Solid theme set today! 13-letter revealers can be tough since they force you to start the theme in the 4th row, which squishes everything together. Fortunately, Chris made this work for our benefit and included some fun words in the surrounding fill. Great stuff all around.

Thanks for the puzzle, Chris!

Kevin Curry’s Los Angeles Times crossword — Jenni’s write-up

I thought I knew what was going on and I was wrong. Let’s look at the theme answers:

Los Angeles Times, January 16, 2024, Kevin Curry, solution grid

  • 18a [South American home of many pink dolphins] is the AMAZON RIVER.
  • 24a [Scientific studies of pooled data] are METAANALYSES.
  • 40a [Diner dessert topped with a scoop] is PIE A LA MODE.
  • 52a [Bowlful of letter-shaped pasta] is ALPHABET SOUP.

When I got the second I thought it was some kind of letter progression – AM, AN, etc. then I had two AL words and that didn’t work. And then I found the revealer. 63a [New venture that may collaborate with Y Combinator, and what 18-, 24-, 40, and 52-Across each literally has?] is TECH STARTUP. This was more of a “duh” moment than an “aha!” and that’s my own fault. It’s a good solid Tuesday theme.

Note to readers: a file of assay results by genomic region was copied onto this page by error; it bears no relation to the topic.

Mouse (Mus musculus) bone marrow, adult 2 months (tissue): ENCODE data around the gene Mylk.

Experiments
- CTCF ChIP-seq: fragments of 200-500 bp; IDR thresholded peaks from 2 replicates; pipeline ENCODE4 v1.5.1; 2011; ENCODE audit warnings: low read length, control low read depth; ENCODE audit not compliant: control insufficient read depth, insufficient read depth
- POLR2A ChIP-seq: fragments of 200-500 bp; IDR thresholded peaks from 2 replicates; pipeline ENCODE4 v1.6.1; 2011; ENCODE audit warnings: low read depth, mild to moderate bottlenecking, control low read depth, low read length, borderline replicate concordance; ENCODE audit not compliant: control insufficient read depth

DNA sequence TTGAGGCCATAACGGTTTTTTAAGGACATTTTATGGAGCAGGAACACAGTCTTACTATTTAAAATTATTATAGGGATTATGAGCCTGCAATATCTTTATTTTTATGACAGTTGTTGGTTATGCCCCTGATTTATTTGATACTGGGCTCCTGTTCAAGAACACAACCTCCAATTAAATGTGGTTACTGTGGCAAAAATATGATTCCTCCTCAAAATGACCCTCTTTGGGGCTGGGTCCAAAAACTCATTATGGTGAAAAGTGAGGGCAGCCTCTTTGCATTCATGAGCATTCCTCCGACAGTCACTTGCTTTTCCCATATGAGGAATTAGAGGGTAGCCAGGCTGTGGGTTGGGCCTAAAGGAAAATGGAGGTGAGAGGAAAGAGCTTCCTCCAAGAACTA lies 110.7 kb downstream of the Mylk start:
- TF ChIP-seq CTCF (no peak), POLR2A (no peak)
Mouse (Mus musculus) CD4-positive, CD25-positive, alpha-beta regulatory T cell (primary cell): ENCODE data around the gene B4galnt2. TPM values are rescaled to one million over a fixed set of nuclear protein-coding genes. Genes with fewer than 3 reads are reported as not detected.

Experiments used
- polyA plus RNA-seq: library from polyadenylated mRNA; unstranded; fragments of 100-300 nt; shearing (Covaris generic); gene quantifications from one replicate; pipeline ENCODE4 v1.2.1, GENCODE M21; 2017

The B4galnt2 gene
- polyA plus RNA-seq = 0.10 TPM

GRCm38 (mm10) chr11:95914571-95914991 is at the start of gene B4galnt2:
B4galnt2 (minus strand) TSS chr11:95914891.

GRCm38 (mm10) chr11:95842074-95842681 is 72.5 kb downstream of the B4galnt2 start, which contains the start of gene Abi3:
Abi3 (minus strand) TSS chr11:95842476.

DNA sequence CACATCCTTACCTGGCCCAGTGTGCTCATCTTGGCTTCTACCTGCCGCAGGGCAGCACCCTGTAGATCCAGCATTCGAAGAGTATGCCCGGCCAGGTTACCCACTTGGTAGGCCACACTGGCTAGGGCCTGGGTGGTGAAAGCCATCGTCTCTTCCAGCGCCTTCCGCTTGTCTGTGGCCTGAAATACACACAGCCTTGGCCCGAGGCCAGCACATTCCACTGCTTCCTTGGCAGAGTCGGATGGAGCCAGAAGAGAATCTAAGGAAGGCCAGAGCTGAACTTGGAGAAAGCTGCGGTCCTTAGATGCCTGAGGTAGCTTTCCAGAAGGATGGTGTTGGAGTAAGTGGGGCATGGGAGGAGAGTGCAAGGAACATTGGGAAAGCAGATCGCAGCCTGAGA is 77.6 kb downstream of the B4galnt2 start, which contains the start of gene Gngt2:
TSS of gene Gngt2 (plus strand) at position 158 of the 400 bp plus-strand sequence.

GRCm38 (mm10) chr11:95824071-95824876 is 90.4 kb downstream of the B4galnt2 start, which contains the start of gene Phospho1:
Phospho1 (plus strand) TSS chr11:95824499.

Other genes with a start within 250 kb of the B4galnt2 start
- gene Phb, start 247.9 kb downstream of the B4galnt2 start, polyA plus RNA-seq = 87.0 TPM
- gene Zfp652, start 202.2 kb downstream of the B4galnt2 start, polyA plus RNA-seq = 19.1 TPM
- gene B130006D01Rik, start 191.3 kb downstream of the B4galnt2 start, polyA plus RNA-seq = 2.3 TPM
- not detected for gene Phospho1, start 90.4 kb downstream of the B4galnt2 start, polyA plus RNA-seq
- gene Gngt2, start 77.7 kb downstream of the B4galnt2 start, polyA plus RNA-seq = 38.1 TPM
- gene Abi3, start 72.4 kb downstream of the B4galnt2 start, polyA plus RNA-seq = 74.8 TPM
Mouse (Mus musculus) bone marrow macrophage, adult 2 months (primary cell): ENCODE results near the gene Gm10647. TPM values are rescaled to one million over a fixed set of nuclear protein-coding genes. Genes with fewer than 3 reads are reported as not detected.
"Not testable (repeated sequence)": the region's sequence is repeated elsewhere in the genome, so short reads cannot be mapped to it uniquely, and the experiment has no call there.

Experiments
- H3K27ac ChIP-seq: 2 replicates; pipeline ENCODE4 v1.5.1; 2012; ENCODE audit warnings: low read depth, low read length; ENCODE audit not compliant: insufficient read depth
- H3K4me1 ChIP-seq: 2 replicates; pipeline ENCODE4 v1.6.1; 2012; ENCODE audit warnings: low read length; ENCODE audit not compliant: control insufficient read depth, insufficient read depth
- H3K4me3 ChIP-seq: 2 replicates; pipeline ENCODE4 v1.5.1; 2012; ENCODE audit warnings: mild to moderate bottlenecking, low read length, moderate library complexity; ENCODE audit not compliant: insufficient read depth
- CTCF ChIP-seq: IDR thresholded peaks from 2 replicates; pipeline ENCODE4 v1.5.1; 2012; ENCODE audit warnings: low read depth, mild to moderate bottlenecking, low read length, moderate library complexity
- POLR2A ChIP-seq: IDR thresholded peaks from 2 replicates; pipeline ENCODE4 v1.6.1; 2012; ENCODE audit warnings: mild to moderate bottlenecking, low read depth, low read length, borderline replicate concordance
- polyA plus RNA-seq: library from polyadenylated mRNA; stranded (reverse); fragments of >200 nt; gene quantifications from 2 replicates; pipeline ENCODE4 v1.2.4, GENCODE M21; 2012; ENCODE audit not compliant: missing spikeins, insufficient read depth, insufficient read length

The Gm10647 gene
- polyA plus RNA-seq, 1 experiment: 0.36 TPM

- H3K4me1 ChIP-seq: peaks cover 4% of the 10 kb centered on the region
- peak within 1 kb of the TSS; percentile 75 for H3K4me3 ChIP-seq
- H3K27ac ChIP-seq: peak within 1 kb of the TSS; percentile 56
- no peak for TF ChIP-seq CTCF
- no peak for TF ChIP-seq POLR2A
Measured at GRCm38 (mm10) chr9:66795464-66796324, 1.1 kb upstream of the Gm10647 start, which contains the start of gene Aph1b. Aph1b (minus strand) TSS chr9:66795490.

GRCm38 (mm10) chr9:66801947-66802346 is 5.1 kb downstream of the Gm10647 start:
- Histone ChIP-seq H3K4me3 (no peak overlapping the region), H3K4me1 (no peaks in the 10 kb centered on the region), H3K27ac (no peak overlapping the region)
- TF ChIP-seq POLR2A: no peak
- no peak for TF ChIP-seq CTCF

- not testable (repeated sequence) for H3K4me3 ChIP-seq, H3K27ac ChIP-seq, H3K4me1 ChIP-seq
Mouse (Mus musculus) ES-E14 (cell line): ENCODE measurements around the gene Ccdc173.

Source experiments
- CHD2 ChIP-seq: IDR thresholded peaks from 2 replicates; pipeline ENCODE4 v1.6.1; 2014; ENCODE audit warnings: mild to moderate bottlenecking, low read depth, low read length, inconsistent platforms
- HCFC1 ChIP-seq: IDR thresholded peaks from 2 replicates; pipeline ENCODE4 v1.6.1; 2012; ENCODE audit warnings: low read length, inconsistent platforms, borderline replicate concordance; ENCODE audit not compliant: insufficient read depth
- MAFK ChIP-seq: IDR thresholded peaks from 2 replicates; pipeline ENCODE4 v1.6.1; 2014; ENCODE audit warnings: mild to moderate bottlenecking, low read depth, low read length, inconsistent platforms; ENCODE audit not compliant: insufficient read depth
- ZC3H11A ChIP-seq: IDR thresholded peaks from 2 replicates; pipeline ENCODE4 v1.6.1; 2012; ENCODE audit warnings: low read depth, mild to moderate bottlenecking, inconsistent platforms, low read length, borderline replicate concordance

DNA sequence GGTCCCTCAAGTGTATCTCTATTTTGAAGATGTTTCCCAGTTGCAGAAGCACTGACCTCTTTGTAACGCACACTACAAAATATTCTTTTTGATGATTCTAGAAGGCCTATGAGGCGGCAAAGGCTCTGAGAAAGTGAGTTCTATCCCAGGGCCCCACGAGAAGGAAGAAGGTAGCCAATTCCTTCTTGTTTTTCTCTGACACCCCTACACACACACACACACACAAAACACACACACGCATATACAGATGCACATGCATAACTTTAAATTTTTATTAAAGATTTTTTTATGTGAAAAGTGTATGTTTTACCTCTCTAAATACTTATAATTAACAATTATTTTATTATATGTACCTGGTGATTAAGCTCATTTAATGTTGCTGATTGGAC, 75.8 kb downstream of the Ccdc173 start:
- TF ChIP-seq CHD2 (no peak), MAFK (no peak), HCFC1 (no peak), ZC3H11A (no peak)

A few other things:

  • 3d [End a project due to lack of funding, say] is PULL THE PIN. I am of course more familiar with PULL THE PLUG (I’m a hospice doc, and we don’t say that. Ever. Other people do)
  • We have SHAHS and SIAM for an old-timey geography vibe.

Adding this a day late and a dollar short. What I didn’t know before I did this puzzle: that there are pink dolphins.

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11 Responses to Tuesday, January 16, 2024

  1. Katie says:

    NYT: Oh dear! I thought this was great. Nice change-up, for me.

    Somehow, I got the classic crosswordese “ONE-L” (reveal) very quickly. (Somehow. Was that pure luck? Or by design?) Then, cleaned up an early mistake, and there was a tiny bit of “Sudoku” in the rest, knowing things had to have exactly one L. Which, btw, seems very impressive to be, too, as a constructing challenge.

    But I’m only judging on fun. That was fun, for me! (Oh dear! First puzzle for this constructor, too, apparently?)

    That said, I also loved Amy’s comment: “Marshal with one L”. (Yes – confirmed on Wordplay, I see…)

    • JohnH says:

      I had no idea how to rate this puzzle. Stars here are all over the map, split evenly between positives and negatives, and on balance just slightly negative. Comments are rare and wildly positive. Amy gave it her rare 2 stars, darn near a record low. I can sympathize with all of these.